On Sunday 7 April 2019 a small group set out to walk from Oxshott to Little Heath to honour the Diggers 370th anniversary.
St Georges Hill is completely private land now and difficult to access, so we decided to go to Little Heath where the Diggers went after being evicted from St George’s Hill in August 1649.
After meeting at the station we walked to the war memorial on top of the hill in Oxshott Heath. There Tony gave us a picture of the context of the Diggers’ actions. The Civil War was a war of monarch vs parliament, a war of the end of feudalism vs capitalism.
Several people had come specifically to sing songs and at two points we stopped to sing The Diggers Song, a UK version of This Land is Your Land and the Boundary Song. Of course we also sang The World Turned Upside Down at a place on Little Heath where there is still an unenclosed field, before walking past a very enclosed/encased estate!
We now have a new project of making a Land Songbook. Anyone who has any songs to add please send them to me to collate.
A great day with friends old and new. Thanks so much to all who came and made it so memorable.
A major station for democratic progressive land reform to pass through is updating the human rights laws so that absolute right to property doesn’t trump every other human right, such as the right to housing and food etc…
Scotland is heading nicely along this road and we watch jealously from England, please read this recent article from the Scottish Land Commissioner Megan MacInnes –
On Sunday 11th November 2018 we held our national gathering at Friends of the Earth’s offices in London.
We had a beautiful group network members gathered, including a v. dedicated contingent who made the pilgrimage (by minibus) all the way down from the Reclaim the Power gathering in Sheffield, and it was the first LJN gathering for eight wonderful people – welcome!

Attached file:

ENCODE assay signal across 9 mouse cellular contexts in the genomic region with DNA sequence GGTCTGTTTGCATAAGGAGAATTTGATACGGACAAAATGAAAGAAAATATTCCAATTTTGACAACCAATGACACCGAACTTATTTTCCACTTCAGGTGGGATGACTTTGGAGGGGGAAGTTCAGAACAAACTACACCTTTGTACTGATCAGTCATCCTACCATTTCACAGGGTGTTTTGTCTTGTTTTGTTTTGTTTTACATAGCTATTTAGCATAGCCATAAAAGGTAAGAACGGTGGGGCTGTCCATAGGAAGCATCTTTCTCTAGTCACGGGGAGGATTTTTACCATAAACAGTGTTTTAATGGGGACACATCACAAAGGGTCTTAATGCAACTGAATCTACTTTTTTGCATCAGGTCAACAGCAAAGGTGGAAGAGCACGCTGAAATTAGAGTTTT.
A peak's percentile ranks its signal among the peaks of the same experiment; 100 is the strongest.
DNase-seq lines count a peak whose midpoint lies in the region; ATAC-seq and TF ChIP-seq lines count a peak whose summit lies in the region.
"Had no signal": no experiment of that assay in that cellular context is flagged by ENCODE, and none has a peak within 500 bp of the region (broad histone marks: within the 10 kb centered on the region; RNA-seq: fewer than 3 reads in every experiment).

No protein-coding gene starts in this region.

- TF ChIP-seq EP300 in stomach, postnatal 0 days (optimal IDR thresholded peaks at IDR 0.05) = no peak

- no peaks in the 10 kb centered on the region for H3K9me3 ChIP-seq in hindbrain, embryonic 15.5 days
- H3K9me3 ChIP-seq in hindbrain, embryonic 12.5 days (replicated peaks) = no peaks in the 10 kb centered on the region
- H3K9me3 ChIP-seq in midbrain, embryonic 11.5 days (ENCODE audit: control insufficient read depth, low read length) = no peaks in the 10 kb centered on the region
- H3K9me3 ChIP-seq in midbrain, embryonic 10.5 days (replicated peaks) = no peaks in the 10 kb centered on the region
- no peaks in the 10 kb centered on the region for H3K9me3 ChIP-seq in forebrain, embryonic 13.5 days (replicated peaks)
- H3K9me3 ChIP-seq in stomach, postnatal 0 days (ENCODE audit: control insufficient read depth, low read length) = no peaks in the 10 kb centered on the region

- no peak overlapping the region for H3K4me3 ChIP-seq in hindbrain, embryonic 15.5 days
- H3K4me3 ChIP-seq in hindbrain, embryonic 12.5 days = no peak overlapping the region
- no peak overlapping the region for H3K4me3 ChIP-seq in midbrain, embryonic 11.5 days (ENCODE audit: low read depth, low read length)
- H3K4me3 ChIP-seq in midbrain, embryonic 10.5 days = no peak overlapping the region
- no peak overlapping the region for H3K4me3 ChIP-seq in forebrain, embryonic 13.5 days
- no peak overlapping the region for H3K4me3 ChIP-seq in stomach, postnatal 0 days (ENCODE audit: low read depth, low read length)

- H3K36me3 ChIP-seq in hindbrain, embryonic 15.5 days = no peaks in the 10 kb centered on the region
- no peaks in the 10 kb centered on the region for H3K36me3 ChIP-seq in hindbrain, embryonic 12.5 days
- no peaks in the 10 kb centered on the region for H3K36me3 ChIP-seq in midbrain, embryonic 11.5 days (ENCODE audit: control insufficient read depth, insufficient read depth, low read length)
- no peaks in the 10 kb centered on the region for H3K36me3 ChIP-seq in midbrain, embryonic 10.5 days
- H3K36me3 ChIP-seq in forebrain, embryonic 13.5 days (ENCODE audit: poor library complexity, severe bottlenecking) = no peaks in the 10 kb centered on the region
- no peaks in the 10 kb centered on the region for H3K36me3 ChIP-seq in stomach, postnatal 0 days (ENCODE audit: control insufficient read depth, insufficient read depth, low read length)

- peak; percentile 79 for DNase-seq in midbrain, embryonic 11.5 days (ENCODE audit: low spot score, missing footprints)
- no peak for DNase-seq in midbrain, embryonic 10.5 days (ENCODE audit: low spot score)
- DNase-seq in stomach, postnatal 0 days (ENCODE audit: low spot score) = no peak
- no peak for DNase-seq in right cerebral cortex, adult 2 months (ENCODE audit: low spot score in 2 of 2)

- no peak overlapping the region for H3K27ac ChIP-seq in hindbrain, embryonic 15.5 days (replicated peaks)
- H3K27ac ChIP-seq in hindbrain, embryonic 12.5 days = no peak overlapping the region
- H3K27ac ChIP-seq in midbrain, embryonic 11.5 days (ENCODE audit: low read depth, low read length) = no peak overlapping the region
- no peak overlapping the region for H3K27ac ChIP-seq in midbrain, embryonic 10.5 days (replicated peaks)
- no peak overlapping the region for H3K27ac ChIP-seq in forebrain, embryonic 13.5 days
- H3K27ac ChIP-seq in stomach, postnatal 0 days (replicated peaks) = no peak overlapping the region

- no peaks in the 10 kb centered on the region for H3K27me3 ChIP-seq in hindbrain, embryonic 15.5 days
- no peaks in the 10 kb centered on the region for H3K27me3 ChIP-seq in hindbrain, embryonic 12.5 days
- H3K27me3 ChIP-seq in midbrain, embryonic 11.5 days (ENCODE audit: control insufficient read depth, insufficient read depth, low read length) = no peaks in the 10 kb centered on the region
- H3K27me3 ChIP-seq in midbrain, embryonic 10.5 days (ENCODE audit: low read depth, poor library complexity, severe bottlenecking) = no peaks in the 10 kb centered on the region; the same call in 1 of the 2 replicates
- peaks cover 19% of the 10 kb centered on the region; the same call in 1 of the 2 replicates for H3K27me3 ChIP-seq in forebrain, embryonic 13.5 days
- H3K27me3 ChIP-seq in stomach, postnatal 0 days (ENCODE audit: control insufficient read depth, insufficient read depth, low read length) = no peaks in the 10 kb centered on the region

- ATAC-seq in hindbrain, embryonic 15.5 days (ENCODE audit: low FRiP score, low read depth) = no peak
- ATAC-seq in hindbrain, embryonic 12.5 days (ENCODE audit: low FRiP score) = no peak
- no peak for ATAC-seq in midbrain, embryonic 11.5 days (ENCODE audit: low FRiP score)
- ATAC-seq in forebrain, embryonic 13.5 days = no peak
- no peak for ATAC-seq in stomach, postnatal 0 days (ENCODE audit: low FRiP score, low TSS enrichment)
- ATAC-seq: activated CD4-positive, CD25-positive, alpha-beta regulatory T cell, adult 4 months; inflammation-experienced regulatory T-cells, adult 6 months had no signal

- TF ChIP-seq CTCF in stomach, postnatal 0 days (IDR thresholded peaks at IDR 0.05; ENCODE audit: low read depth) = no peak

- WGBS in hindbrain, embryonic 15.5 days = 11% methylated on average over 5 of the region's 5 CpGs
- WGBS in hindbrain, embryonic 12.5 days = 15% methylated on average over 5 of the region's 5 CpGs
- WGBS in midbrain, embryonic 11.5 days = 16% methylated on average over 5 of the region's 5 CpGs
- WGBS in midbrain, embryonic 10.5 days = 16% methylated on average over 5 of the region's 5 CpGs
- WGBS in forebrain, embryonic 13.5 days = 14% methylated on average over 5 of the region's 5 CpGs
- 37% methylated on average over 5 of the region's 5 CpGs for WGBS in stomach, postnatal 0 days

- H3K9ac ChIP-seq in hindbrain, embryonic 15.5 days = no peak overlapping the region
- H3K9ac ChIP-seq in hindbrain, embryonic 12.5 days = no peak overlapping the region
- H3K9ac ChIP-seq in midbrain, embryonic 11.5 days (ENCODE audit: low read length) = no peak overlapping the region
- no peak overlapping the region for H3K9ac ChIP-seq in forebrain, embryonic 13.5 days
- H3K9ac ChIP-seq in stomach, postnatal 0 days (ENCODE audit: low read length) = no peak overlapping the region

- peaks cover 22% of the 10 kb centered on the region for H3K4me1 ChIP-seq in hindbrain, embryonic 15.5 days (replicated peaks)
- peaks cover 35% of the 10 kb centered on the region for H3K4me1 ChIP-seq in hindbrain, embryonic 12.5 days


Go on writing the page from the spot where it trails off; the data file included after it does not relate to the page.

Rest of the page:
Our 30 second intros which kicked off the meeting were a challenge, but we got some major updates– David is a cat person, Maddy likes good books and bad jokes, Tom feels it’s important to wave the flag for the flageolet bean. Good.
But it was four-year old Luca who really hit the nail on the head and got us off to the best start with his call to action. We need to ‘take back the land!’ he said, ‘and there’s a lot to do, so we better get on with it.’
Come to Land Justice Network’s next national gathering to find out what the we’ve all been up to and plot fresh action together!
It will take place on Saturday 18th August at Heeley City Farm, Richards Road, Sheffield, S2 3DT.
We’ll meet up 12 noon for a shared pot luck (bring a dish if you can) and we’ll start the meeting around 12.30, finishing 5pm with optional social time at a nearby pub afterwards. The venue is fully accessible for wheelchairs.
The gathering will include a visit to REACH Homes a project based at the farm which has designed genuinely affordable homes for £35k.
On Sunday 19th all are welcome to join us for a walk in the Peak District – we are hoping to meet some of those affected by the recent fires on Saddleworth Moor, connected to the mismanagement of moors for grouse shooting.